• Open sandals — Any kind of footwear that is open along the sides, front or back invites a certain amount of risk of injury to the feet. I admit that I have a favorite pair of Skechers sandals that I love to wear when there's a chance I'll be stomping around in water. They drain instantly and are comfortable enough for me to walk a pretty good distance. I wouldn't want to have to go 5 miles in them, though. The soles are hefty and have aggressive traction lugs, so they protect against stone bruising and hold the trail pretty well. Problem is they allow small pebbles to invade, and that can injure the feet. They're also not protective enough against plants (thorns, stinging nettle, etc), insects, or sunburn.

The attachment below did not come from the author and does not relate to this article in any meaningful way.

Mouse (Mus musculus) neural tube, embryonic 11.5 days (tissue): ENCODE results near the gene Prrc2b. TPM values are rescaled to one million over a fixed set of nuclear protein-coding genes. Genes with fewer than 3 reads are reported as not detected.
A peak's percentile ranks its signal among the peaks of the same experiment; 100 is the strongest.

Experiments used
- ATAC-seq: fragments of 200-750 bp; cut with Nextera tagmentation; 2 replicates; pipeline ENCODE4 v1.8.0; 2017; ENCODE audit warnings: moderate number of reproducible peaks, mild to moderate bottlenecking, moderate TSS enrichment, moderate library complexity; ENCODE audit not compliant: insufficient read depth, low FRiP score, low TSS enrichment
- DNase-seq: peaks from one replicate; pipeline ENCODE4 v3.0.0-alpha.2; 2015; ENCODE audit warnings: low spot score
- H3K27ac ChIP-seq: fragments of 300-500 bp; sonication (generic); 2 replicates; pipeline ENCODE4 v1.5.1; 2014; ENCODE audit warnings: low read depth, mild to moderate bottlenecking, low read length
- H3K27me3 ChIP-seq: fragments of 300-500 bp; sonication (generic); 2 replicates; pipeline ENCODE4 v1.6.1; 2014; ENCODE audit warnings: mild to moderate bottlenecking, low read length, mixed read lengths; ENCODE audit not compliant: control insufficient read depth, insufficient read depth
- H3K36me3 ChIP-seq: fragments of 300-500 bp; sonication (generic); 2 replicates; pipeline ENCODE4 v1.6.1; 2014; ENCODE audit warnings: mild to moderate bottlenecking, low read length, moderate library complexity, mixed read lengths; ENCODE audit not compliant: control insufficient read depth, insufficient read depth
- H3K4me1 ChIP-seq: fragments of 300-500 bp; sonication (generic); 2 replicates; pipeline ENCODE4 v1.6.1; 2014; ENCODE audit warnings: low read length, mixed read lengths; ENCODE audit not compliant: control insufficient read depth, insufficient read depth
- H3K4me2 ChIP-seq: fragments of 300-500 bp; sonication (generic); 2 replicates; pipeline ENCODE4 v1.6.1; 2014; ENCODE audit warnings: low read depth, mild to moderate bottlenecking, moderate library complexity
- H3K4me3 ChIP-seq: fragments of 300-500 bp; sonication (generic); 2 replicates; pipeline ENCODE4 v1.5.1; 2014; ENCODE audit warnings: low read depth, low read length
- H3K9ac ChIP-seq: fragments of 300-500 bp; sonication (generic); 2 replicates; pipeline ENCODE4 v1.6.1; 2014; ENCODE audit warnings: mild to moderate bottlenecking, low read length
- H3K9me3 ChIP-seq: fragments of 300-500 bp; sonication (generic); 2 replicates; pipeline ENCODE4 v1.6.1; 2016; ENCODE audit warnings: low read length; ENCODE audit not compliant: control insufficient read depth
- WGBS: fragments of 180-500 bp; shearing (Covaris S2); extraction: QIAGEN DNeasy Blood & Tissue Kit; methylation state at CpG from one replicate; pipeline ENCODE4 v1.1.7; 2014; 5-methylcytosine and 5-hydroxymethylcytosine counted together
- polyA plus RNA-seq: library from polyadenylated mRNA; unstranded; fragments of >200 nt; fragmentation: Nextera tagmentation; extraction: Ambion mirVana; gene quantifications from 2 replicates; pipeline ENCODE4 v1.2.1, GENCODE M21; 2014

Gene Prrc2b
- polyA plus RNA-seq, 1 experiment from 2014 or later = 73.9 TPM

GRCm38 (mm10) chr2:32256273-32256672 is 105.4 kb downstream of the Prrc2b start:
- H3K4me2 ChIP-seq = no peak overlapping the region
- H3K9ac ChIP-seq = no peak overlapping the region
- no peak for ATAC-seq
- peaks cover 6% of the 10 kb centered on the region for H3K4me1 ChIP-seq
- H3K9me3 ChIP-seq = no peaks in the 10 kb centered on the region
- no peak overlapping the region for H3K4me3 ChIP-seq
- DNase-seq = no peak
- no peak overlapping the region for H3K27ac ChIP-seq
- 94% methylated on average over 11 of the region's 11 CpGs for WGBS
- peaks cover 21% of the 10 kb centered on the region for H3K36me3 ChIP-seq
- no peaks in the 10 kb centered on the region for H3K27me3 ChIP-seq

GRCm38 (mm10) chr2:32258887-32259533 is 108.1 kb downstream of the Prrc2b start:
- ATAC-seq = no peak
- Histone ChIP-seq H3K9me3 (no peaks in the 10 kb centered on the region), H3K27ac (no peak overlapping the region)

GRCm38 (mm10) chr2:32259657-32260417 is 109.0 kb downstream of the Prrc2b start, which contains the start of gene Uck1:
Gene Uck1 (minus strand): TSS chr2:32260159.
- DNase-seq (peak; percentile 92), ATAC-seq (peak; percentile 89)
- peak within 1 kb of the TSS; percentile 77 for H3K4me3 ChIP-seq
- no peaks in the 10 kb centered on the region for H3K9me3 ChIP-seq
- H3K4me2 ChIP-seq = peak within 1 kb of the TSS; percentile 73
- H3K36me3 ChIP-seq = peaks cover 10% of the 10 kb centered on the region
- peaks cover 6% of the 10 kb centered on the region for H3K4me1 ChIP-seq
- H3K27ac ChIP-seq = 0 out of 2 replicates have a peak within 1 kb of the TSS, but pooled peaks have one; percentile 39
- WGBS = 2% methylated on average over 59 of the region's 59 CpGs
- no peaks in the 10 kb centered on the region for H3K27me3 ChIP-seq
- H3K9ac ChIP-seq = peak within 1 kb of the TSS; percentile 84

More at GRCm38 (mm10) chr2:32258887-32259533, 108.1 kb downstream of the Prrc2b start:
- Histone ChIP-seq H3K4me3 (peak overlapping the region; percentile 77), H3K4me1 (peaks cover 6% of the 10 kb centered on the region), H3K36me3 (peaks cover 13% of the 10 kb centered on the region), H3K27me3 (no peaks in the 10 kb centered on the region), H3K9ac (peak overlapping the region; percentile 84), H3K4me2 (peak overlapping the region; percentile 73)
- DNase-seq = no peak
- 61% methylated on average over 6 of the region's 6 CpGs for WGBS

•  Sport shoes — Fortunately, we live in an era when excellent sport shoes are available and inexpensive. Unless you're engaged in serious mountaineering (or digging your way through collapsed buildings, where work boots would be best), quality sport shoes offer good protection for the feet. With full coverage, they protect against sunburn (if you think I'm overdoing it on the sunburn issue, you just haven't suffered a serious sunburn to your feet yet. Toasted feet are absolutely disabling), they keep pebbles from entering, shield against plant irritations and insects, prevent stone bruising, and can comfortably carry you as far as you care to walk. 
Bottom line — pay attention to what you put on your feet when you leave the house. Consider your feet to be your most fundamental form of transportation, and take care to not diminish your ability to walk long distances.